NEW YORK—Sweet acoustic melodies floated out of The Met‘s Robert Lehman Wing court as I peered down from one floor above the exhibition “Death Is Elsewhere,” going on until Sept. 2. As I walked down the stairs to the exhibition, I realized the Dutch Golden Age of painting installation encircled where I was heading. It was like a mandala of art—a small universe of beauty—with soft folk mantras pulling me into its center.
Inside “Death Is Elsewhere,” the acclaimed Icelandic artist Ragnar Kjartansson had placed seven screens in a circle “like a high-tech Stonehenge,” he says in The Met’s online artist interview. On screen, two pairs of twins walk opposite each other, continuously moving from screen to screen, singing and strumming the guitar.
[Singing] In the dark, in the dark, my love, my love . . .
By the stream, by the stream, my love, my love . . .
The male twins are Aaron and Bryce Dessner of the popular American band The National, and Icelandic musicians Gyoa and Kristin Anna Valtysdottir, formerly from the band Mum. Since each pair is made of a man and woman (a Dessner brother and Valtysdottir sister), the two couples appear like mirror images of each other 180 degrees across the room. The men play guitar and sing; the women harmonize in dulcet tones, or echo back in a call and response.
“It becomes a reflection of individuality. It almost feels like portraiture,” Kjartansson says in the same interview. “I really look at it as a kinetic painting.”
These motion-picture portraits did remind me of Rembrandt—introspective, honest, relatable, human. On screen, one pairing seemed to be more focused on each other, smiling, walking their own path; the other couple seemed to be more self-aware, occasionally looking across the exhibition at their reflections.
In one continuous 77-minute loop, they walked their path, figuratively smelling the roses and making music.
[Singing] Death is elsewhere . . .
Into the Journey
Kjartansson grew up in Reykjavik, Iceland, the son of a famous Icelandic actress, Guorun Asmundsdottir, and a director-playwright father, Kjartan Ragnarsson.
“I’m raised in the theater, and I always loved rehearsals because it’s just the same scene, over and over again,” Kjartansson says. “I remember the disappointment of seeing a play, with its narrative structure. Then there’s no space for the imagination.”
Kjartansson uses clichés in his craft, illustrating the pairs as archetypal couples whimsically in love.
“The core of the piece is this circular song that has no beginning and no ending, all about spring and love,” Kjartansson says. “We’re just having a lovely time in nature, and death is really elsewhere.”
But life does have duality, so where there is life, there is also death. On the screens, the foreground is lush and alive with vibrant grasslands, but far away on the horizon, we see hardened volcanic landscapes—a subliminal presence of death.
The project was filmed “around Eldhraun—the biggest lava field on Earth and one of the greatest natural disasters in history,” Kjartansson says. In 1783, the Laki volcano erupted and flowed for eight months, not only covering the earth with lava but also blanketing the sky with ash. Not many Icelanders died directly from the lava flow, but one fifth died from the effects of the dark, ashy sky blocking the sunlight. Crops and livestock died; disease and famine lived. The geological effects reached as far as the Middle East, North Africa, and beyond.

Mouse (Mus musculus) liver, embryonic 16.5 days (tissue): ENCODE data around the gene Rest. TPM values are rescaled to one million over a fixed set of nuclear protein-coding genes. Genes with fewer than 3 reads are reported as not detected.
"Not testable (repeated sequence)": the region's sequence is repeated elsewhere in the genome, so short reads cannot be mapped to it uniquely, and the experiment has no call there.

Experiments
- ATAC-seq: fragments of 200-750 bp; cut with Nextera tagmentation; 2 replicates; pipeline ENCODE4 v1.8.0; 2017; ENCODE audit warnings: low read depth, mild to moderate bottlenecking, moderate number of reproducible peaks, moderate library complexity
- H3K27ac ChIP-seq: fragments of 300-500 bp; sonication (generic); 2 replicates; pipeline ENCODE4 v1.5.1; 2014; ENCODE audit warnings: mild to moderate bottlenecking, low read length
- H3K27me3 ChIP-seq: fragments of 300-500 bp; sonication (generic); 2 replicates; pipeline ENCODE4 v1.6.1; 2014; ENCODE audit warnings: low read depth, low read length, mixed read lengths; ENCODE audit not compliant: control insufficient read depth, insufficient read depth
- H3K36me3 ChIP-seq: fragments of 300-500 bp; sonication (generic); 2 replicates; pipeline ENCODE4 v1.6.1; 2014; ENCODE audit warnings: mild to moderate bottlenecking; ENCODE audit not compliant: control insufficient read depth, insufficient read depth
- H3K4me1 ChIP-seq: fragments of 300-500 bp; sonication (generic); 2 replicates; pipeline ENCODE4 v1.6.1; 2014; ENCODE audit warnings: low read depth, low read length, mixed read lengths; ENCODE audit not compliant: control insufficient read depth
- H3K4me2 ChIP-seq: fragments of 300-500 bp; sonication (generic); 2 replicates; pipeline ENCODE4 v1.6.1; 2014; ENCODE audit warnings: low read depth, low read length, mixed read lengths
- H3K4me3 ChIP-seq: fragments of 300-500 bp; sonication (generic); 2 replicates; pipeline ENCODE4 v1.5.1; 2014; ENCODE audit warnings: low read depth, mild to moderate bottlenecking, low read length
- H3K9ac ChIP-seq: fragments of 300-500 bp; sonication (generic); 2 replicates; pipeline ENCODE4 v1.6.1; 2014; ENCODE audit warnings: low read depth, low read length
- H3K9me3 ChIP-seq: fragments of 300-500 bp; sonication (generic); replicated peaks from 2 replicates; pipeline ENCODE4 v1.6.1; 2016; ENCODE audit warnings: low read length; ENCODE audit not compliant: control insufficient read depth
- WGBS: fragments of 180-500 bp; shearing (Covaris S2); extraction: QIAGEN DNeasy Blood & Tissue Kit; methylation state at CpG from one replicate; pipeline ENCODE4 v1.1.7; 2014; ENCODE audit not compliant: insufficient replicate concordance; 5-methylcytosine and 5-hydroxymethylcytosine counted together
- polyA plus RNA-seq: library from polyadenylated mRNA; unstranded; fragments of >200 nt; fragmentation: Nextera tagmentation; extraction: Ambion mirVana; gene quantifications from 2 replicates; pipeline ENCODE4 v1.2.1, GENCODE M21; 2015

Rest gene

“Ragnar [Kjartansson] says that Ben Franklin wrote about the climate changing in northern America, created [by] the lava fields in which they are walking [in “Death Is Elsewhere”],” said Jennifer Farrell during a phone interview. She’s the exhibition’s curator and associate curator in The Met’s Department of Drawings and Prints. “There was nothing you could do. As much as we try to control our lives, there are other forces.”
Despite the region’s history, the cinematography isn’t morbid at all; it is bright and hopeful. It reminded me of the Yellowstone fires in the late 1980s. After the destruction, new ecosystems emerged, and long lost animal species returned and flourished.
The feeling of eternity you get from the installation doesn’t just come from its cyclical, repetitive nature. It was shot just after midnight around the summer solstice, when Iceland gets almost 24 hours of daylight.
“Nature is so very vibrant at this time of year, when there is no darkness,” Kjartansson says in the interview.
“He chose this time because this is when the birds were asleep,” Farrell said. “You start to hear the birds waking up.”
The illusion of timelessness captivated me. The 77-minute film was shot in one take, with no predetermined amount of time. Like a Buddhist mandala sand painting, Kjartansson’s art pulled me into the eternity of the moment, and the living act of creation. I was in no rush to leave and metaphorically blow the sand away.
I also found myself absorbing a prevalent message, or spirit, from “Death Is Elsewhere.” The music, the twins, the aimless cyclical wandering—there was a lack of pursuit or intention behind it. The couples were simply following a natural path.
“You think you’re only in there for 10 minutes, and you look up and it’s been 45 minutes, it’s been two hours,” Farrell said. “It really is almost a place where you get so enveloped in the piece that the passage of time stops.”
As I exited the seven-screen exhibition, back into the circle of Dutch masters, Gerard de Lairesse’s painting “Apollo and Aurora” gazed at me from a serendipitous location. The Greek god of sun and goddess of dawn gazed at me closest to the screen where the Icelandic sun shone brightest.
Kjartansson noticed the same thing after the screens were installed. “He found [it] just a wonderful coincidence,” Farrell said.
J.H. White is an arts, culture, and men’s fashion journalist living in New York.